The Seven Carries is an historic canoe route from Paul Smith's Hotel to the Saranac Inn through what is now known as the Saint Regis Canoe Area in southern Franklin County. The route was famous with sportsmen and tourists from major east-coast cities from the late 1800s through the 1930s; interest has revived in recent years.
The route is nine miles long and crosses seven wilderness ponds and three lakes. It used to connect two popular Adirondack hotels— Paul Smith's Hotel, built in 1859 and burned in 1930, now the site of Paul Smith's College, and the Saranac Inn, built in 1864 and burned in 1978, now the site of a public golf course and a small hamlet.
From Saranac Inn, the route traditionally started via a horse-drawn wagon ride to Little Green Pond. Today, after a short drive over the Fish Hatchery Road from NY 30, one can put in on Little Green and then carry 220 yards to Little Clear Pond, or put in directly on Little Clear. The paddle to the St. Regis Pond carry is 1.5 miles. Little Clear is used by the State Fish Hatchery, and no fishing or camping is allowed. The carry from Little Clear to Saint Regis Pond is the longest of the trip, at 0.6 miles. At 400 acres, Saint Regis Pond is the largest pond on the route, and is well worth exploring; the carry to Green Pond can be reached by a paddle of 1.2 miles.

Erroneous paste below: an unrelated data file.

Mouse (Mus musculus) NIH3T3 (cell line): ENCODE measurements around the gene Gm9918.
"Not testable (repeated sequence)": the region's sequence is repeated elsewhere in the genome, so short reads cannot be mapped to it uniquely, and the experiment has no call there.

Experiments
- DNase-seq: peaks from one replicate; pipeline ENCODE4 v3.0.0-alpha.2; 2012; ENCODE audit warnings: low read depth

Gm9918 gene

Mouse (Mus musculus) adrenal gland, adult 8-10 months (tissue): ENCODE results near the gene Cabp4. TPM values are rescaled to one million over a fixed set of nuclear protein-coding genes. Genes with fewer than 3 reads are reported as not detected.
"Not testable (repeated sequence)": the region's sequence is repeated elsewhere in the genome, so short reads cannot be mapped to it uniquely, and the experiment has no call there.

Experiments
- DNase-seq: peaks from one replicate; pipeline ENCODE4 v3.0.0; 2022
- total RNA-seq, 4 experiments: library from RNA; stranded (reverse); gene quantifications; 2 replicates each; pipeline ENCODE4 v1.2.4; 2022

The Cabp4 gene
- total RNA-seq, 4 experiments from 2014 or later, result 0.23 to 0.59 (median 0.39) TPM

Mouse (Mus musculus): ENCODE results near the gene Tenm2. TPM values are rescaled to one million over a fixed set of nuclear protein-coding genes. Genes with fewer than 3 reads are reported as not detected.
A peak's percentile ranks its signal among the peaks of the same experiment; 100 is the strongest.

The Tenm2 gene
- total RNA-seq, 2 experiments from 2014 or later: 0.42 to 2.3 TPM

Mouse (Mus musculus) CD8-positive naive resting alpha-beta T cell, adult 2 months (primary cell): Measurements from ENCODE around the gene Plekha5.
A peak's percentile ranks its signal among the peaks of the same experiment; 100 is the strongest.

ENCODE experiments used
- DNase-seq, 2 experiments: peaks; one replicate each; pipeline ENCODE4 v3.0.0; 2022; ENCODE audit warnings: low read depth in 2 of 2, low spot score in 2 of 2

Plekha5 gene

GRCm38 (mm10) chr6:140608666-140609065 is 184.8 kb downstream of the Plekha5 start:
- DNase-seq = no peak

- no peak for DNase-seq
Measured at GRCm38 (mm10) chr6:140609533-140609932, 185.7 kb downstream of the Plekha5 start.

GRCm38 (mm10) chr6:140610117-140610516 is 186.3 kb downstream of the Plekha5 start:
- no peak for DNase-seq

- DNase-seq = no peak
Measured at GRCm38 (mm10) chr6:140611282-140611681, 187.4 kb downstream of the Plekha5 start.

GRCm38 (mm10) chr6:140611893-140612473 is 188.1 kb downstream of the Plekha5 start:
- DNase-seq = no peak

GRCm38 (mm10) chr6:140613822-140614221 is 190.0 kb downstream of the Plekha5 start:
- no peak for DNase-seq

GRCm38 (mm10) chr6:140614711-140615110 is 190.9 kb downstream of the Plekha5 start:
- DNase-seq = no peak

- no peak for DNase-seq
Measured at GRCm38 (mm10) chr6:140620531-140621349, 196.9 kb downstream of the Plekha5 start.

From Saint Regis Pond, it is a 200 yard carry to Green Pond, which is only 0.2 miles wide. Next is a 0.15 mile carry to one mile-long Little Long Pond. A 0.15 mile carry brings one to Bear Pond, which is only 0.4 miles wide. Finally, the two less than 100-yard carries and an equally short paddle across Bog Pond (no longer in the Canoe Area) bring one to Upper Saint Regis Lake, home of many Adirondack Great Camps, including Camp Topridge.
Upper Saint Regis Lake connects to Spitfire Lake and Lower St. Regis Lake, the site of Paul Smith's Hotel, three miles from the end of the last carry. Alternatively, one can take out at the Saint Regis Carry in the southeast corner of Lower Saint Regis, 0.6 miles from the end of the last carry
There are campsites on Saint Regis, Green, Little Long, and Bear Ponds. 1
In the summer of 1859, English author Charles Dickens visited the area, staying at Paul Smith's Hotel, with Paul Smith himself serving as guide. Dickens described doing the Seven Carries on the way to Upper Saranac in his periodical All The Year Round, published on September 29, 1860.
- ''Adirondack Sports and Fitness'' - Wilderness Paddling in the St. Regis Canoe Area
- ''New York Times'', "SUNSHINE AND PICNICS.; A Combination Saranac Sojourners Are Playing to the Limit", last paragraph, August 5, 1906
- ''New York Times'', "IT'S IN THE FAMILY.; Roosevelt's Eight-Year-Old Nephew Catches an 11-Pound Pike", fourth paragraph, August 26, 1906